Previous reconstructions were based on a placoderm that was much smaller, but had similar looking body plates. This placoderm is called Coccosteus. Unfortunately, Coccosteus lived in fresh water and thus had a very different mode of life, so it probably looked different. More recently, a reconstruction by Ferron et al. 2017 used inferences from Dunkleosteus pelagic swimming and feeding habits. They noted their lifestyle was similar to that of a pelagic shark and adjusted the body morphology to suit. This is also in agreement with Carr et al. 2010, that states the preserved fin outlines are more like chondrichthyans (sharks). This more pelagic reconstruction is shown toward the top of this page.

Figure 6C from Carr et al. 2010 showing Dunkleosteus terrelli specimen CMNH 8982 with a partially preserved pectoral fin.

This is Figure 6C from Carr et al. 2010 showing specimen CMNH 8982. It's the ventral (bottom) side of a well preserved portion of D. terrelli. The head is at the anterior end, with the lower jaw and cusps visible. Toward the left where the dotted lines are is part of a preserved pectoral fin (which is the subject of the figure in the publication). The scale bar = 10 cm. Here is the full article: Carr et al, 2010.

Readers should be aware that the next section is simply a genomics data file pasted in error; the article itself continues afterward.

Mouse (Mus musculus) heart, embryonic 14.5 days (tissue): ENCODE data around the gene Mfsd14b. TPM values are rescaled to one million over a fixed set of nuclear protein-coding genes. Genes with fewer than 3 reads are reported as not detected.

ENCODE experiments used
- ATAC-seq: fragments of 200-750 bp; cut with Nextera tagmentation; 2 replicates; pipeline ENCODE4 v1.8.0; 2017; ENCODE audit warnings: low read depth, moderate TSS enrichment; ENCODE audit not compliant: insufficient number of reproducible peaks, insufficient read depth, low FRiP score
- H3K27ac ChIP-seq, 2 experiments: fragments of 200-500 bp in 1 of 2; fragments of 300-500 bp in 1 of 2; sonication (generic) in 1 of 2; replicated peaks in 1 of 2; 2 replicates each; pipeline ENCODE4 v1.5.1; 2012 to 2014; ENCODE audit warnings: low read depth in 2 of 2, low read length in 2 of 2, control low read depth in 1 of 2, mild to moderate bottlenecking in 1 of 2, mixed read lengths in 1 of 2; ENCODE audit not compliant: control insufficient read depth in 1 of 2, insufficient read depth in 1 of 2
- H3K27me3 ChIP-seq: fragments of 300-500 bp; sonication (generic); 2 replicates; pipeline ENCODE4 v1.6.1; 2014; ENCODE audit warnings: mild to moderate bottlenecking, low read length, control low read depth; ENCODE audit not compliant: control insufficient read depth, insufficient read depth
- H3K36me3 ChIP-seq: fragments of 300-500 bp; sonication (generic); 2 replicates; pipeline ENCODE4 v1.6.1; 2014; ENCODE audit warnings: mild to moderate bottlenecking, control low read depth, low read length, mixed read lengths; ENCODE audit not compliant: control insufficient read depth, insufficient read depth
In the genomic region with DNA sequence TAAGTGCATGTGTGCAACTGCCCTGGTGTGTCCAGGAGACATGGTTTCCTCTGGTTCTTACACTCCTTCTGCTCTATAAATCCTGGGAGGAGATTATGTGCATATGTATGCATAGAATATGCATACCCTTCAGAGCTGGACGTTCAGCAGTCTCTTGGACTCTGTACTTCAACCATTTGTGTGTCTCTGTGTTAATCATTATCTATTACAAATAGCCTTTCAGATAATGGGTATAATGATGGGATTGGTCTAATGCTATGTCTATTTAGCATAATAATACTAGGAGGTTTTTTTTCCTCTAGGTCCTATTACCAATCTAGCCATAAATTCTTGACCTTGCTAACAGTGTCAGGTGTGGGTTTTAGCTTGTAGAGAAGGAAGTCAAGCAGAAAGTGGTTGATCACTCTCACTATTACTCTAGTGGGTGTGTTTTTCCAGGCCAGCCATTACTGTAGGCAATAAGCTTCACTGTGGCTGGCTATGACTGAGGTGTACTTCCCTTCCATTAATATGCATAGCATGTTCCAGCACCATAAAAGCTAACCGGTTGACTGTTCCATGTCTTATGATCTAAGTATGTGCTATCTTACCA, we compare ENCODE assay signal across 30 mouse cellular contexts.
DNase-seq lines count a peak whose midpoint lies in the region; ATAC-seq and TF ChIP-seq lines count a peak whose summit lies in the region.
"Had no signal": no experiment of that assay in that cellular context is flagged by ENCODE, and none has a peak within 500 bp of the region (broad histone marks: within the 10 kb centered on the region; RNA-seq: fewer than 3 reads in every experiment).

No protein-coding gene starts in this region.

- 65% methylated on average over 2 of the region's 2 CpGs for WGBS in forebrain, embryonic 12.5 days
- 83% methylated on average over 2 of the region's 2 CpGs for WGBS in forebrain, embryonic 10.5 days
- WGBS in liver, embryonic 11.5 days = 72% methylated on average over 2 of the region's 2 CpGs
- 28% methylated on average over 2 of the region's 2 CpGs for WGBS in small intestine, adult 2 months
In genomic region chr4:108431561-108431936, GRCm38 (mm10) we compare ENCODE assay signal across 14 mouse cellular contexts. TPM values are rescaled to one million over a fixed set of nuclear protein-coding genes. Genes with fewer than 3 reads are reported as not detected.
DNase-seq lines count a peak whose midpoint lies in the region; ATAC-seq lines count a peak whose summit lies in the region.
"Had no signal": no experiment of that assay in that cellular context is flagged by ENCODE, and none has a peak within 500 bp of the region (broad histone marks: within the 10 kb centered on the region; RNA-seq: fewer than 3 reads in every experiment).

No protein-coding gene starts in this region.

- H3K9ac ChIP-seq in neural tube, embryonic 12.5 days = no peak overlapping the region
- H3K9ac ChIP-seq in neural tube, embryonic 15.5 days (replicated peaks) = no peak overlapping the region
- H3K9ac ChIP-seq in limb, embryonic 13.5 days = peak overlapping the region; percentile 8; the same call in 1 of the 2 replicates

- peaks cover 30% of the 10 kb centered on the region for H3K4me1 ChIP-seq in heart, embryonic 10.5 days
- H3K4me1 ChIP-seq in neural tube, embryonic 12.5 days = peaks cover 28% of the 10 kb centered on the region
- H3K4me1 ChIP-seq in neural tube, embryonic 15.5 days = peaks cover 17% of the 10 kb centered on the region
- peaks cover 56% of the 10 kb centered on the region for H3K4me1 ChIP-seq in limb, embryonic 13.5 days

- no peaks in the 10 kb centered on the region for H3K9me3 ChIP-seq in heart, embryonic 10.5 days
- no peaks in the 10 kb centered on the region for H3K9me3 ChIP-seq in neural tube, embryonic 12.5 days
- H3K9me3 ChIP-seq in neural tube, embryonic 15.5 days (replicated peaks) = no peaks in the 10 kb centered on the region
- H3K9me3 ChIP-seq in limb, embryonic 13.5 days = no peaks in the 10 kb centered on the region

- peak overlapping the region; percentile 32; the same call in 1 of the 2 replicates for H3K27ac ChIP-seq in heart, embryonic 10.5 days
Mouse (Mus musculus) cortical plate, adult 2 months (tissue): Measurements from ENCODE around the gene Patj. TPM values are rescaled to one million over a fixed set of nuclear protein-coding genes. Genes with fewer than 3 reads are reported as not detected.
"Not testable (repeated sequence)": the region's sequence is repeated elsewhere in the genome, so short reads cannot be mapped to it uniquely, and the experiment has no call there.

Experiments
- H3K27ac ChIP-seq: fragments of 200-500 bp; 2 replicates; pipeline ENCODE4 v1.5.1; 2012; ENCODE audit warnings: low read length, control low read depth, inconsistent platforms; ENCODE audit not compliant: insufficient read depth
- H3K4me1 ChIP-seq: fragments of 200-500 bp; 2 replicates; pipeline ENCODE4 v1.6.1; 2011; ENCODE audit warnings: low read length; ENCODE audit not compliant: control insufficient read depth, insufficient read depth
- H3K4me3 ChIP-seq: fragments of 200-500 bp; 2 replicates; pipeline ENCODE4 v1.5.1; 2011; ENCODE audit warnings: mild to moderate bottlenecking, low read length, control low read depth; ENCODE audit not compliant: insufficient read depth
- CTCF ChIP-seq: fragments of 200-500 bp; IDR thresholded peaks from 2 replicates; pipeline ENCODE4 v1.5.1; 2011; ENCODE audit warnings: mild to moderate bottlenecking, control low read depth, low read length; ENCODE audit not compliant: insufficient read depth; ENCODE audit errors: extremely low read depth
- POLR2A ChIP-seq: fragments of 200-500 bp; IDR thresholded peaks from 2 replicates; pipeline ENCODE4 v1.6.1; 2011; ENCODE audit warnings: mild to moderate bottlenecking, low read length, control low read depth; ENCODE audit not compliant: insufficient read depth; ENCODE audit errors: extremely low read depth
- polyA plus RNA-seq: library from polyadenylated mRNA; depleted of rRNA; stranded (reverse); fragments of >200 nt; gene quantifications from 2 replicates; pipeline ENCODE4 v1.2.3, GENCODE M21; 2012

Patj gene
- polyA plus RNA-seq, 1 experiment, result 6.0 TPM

Additionally, the size of D. terrelli is difficult to pinpoint since inferences must be made about most of the body. As a result, there are many different size calculations. Carr (2010) places a large D. terrelli at very conservative 4.6 m (15 feet), while Anderson and Westneat 2007 places a large one at 6m (19.6 feet). In recent reconstruction attempts using jaw perimeter and pelagic sharks that had similar ecological niches, Ferron et al. 2017 places a very large specimen, CMNH 5936, at 8.79 m (28.8 feet). Although this estimate is large, Ferron et al. 2017 has a limit and says estimates of 10 meters are most likely overestimates. Finally, the most recent reconstruction is by Engelman (2023). He returns back to the more placoderm looking body form instead of the streamlined pelagic form. As a result, his calculations are more stout, with a maximum size of around 3.34 meters or 11 feet. This reconstruction is shown in the diagram at the top of this section.

So, there appears to be two main reconstrucitons. The pelagic body form gives a reasonable estimate around 20 feet, and the traditional placoderm body form gives a maximum estimate around 11 feet.

Figure 2 from Carr 2010 showing a life reconstruction of D. terelli and views of the
ossified skeleton

This is Figure 2 from Carr 2010 showing a life reconstruction of D. terelli and views of the ossified skeleton. Here is the full article: Carr, 2010.